On China and other niceties
distance

Zhou Dunyi & the lotus flower

 

The other day I showed my colleague Jaime Pascual, who claims to dislike poetry, a bad poem of mine (see below), called Distance, which vaguely (distantly) echoes the comments of eleventh century Chinese philosopher Zhou Dunyi (周敦頤) about Tao Yuanming’s (陶渊明) love of lotus flowers, writing seven hundred years earlier: “The lotus flower can be only appreciated from a distance, touching one is blasphemy” (可远观而不可亵玩焉)…The lotus flower emerges from the mud unsoiled (出淤泥而不染).

Perhaps we too should learn to keep our distance as we go about our daily lives, the better to remain unsoiled, like lotus flowers, oblivious to the mud around us. Jaime said he liked the idea of my poem and I was glad he had grasped it through poetry. I am convinced that poetry alone can express things in such a way as to make us believe there is still a chance of emerging from the mud unsoiled!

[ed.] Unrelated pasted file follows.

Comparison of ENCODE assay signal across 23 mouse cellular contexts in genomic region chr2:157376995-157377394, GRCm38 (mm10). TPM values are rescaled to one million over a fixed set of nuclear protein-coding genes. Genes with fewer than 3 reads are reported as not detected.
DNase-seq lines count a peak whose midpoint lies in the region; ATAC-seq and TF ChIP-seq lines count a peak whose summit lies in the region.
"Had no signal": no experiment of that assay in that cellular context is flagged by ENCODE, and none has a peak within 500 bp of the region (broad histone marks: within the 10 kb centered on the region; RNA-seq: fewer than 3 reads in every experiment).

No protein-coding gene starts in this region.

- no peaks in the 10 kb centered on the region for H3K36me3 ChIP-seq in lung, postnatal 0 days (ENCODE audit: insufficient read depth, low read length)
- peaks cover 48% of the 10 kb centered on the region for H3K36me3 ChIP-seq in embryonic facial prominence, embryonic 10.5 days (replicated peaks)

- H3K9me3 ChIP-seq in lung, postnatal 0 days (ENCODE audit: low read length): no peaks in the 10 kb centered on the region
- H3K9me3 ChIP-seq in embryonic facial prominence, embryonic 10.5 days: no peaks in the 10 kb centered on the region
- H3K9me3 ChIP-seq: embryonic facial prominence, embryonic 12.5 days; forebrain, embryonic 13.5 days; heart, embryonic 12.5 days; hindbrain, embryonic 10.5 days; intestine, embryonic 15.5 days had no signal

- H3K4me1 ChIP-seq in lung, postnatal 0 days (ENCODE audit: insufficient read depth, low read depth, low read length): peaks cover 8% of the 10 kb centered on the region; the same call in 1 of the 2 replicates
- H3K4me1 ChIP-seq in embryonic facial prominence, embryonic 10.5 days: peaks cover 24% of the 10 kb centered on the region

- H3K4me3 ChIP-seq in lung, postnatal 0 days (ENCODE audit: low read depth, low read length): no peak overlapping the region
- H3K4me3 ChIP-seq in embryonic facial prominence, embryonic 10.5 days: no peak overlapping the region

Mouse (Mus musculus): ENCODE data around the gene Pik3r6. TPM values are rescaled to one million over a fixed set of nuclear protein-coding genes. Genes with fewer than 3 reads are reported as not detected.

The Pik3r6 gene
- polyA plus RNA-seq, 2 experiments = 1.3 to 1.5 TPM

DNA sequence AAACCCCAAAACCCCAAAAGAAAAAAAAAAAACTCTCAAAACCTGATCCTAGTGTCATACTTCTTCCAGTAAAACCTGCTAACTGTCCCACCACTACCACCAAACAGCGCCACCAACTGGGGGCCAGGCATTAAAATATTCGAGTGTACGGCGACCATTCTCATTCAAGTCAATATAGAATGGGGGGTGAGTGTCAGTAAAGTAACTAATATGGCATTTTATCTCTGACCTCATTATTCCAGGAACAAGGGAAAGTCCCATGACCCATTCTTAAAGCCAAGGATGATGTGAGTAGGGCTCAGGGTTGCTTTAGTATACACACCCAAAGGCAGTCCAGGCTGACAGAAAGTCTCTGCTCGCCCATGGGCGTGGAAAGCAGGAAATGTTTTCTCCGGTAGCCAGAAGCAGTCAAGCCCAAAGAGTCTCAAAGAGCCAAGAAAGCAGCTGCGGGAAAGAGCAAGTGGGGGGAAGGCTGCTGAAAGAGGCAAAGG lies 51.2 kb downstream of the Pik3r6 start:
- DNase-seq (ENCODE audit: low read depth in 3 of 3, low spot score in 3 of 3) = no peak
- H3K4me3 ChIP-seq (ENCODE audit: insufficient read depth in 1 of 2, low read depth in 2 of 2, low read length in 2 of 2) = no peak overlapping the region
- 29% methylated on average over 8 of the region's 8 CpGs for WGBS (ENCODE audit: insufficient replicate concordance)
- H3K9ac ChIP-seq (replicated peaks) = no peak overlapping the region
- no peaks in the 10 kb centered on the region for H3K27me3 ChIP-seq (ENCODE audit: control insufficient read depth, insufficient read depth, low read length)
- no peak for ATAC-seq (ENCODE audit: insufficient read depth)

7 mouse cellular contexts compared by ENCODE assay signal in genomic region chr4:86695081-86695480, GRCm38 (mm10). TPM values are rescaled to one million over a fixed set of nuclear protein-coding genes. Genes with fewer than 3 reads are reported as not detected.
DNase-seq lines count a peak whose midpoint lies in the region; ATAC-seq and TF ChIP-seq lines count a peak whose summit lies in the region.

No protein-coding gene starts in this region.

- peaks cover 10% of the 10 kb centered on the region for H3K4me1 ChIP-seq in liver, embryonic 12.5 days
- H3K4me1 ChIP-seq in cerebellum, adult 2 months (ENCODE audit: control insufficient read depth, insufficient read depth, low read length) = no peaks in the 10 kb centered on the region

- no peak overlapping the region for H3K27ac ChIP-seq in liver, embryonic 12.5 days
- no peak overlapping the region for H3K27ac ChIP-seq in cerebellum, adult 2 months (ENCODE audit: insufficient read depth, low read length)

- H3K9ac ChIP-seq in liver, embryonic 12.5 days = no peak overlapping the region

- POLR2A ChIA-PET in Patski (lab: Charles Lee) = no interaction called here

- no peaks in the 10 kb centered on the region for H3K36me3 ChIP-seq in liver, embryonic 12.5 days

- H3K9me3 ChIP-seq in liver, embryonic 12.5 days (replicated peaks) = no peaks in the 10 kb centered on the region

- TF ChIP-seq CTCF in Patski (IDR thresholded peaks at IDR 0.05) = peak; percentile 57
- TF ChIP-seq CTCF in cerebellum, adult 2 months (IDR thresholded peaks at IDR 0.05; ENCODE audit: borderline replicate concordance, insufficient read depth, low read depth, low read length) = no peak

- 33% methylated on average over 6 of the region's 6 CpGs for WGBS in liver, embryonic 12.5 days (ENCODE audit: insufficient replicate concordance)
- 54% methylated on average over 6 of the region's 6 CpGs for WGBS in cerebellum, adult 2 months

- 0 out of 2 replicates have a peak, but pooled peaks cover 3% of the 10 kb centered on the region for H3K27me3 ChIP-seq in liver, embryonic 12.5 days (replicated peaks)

tao yuanming

The Poet Tao Yuanming (陶渊明)

 

DISTANCE (1)

You wander through space.

Distance annoys. Distance intrigues.

You leave one place to get to another.

And when you get there…

It’s clear you don’t like what you find.

It could have been different.

In any event, where there’s distance you want to reduce distance.

Distance is stronger than taste.

You only want to conquer distance.

That’s why you travel from origin to destination.

Distance annoys, distance intrigues.

You only want to conquer distance.

 

 

dibugrafia distancia


(1).

This poem was not included in my book Dibugrafías

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